Either way, I wish you luck MM and happiness and I glad to hear that such an experience hasn't left you homebound. 

Happy Trails,

Michael aka Mac

about the Author:

Michael aka Mac, (his Trail name, short for MacGyver), is  a Survivalist and outdoor enthusiast with over 40 years of experience in the great outdoors and a is a former professional Outdoor Survival writer,. His background is in engineering & physics and he brings this knowledge into his gear inventions and outdoor experiences.  Now Michael aka Mac, when he is not in the wilderness, spends his free time as a Freelance gear reviewer of outdoor gear & gadgets, an outdoor Blogger,  and teacher & writer of outdoor non combat survival skills.

Edited by Michael aka Mac
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Miracle Man

Oh I hear ya man. I am not going in cold as they say. I have already begun since '20 daily fitness walks with ever increasing distance.

From what I gather nobody actually hikes solo as loose groups or "tramilies" form up along the way. I am not having Scotty beam me down to the surface of some remote God forsaken planet alone and at the mercy of the elements amidst herds of predatory brain sucking aliens.

It has been going on three years now, July 3rd '19, that I was released from the hospital. Then commenced a year and a half of cognizance and physical therapy twice a week. I have come a long way since those days.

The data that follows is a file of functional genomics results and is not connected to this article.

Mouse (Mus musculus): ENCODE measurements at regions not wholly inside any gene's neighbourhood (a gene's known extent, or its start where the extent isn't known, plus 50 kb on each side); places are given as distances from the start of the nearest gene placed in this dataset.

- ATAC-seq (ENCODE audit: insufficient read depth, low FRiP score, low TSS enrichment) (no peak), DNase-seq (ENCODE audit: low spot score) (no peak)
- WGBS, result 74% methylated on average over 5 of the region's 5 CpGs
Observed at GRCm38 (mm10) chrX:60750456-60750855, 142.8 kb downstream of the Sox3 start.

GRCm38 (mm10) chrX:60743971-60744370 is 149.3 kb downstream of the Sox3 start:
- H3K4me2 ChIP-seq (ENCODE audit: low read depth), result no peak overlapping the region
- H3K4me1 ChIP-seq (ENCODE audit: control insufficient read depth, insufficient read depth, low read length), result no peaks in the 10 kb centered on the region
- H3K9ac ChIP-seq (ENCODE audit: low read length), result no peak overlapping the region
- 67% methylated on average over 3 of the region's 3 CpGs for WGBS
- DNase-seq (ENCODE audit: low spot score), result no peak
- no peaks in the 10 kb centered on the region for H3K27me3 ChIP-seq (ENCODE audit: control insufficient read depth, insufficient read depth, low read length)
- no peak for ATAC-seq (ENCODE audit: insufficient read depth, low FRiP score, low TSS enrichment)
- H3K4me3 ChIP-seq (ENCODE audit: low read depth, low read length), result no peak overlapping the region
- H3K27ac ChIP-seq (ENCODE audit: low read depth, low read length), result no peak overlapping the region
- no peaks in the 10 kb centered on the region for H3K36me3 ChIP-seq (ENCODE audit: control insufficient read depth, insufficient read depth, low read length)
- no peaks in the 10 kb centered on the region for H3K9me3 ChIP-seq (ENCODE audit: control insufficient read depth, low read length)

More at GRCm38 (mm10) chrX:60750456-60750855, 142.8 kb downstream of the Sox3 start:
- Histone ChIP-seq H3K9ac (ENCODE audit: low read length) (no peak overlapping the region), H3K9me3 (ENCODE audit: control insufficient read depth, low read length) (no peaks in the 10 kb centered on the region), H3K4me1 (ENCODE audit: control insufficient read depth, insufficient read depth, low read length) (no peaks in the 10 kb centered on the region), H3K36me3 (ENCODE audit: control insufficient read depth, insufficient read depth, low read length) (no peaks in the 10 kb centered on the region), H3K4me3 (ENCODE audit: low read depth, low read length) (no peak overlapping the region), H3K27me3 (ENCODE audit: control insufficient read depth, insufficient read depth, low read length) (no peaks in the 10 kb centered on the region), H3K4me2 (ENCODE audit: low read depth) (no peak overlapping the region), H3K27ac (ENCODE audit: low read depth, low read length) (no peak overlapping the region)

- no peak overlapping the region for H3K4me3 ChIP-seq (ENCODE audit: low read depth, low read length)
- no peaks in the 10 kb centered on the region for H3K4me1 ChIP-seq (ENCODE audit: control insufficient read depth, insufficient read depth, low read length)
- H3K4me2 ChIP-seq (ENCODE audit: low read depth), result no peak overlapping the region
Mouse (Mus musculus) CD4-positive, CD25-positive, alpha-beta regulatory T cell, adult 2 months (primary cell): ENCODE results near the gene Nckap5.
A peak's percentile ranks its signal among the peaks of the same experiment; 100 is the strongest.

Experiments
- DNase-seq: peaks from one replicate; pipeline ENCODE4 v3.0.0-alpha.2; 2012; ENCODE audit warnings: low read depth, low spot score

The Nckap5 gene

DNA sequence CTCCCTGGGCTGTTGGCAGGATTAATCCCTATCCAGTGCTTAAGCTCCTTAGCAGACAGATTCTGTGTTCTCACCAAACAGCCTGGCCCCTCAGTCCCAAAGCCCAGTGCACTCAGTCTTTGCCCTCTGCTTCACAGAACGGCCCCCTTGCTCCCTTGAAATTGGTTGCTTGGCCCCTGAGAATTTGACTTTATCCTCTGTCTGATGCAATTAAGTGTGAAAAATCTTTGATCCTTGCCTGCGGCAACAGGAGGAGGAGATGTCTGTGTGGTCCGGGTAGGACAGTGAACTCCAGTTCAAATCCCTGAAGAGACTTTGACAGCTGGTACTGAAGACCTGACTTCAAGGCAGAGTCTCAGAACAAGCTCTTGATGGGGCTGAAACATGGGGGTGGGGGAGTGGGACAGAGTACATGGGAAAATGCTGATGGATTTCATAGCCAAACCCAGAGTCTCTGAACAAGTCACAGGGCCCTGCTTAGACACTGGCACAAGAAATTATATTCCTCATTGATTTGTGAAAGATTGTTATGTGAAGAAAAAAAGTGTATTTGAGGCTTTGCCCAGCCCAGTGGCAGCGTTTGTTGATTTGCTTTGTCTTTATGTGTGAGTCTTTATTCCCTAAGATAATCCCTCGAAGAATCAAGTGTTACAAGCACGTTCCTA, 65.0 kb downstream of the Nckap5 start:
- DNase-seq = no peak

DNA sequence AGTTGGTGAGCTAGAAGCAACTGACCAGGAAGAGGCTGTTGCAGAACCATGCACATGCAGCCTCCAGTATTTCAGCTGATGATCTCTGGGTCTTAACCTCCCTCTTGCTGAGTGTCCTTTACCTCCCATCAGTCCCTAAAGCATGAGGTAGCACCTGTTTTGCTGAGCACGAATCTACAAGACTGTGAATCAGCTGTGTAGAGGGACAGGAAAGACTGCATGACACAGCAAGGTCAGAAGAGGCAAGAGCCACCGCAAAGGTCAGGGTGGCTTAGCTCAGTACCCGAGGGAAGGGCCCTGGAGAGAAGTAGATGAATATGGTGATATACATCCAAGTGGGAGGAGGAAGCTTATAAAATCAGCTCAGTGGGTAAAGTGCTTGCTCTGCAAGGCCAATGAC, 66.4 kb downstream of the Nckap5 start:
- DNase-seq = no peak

I will be carrying Garmin satellite instrumentation and a cell phone to keep in regular touch with civilization.

Daunting challenges? Yes, of course. That is part of the myriad reasons I am going. Disheartening? Hell no. This old Marine is made of tougher stuff than that. I will take right to it and swim in it like a duck.

Don't worry for me, worry for the bears.

MM.

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Michael aka Mac

Well MM Does a Bear !@#$ in the woods?  

Ok so i cannot answer that question personally as I have never seen that before...(bear)

Well as for Scotty from Star Trek    all i got to say is    " Captain this is Scotty, Beam me up Captain as there seems to be no intelligent Life on Earth..."      Not me  it's a quote

Still MM solo vs duo i choose duo   it's the smart move mate...

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Michael aka Mac

But yea  if you are going to group up with others on the way that's a different story.  & yea  I misunderstood  and didn't realize that you have been preparing for this for some time.

Some tricks with the cell phone that you probably already know.   Turn off bluetooth, wifi, and set to Air Plane mode to conserve battery life (phone gps works in air plane mode).  Also a Power Bank may be of use to you to charge your phone & GPS, and you can charge that  at certain areas on the trip.

Well MM  enjoy your trip,  it is well deserved and may you live up to your name for a very long time.  God Speed sir...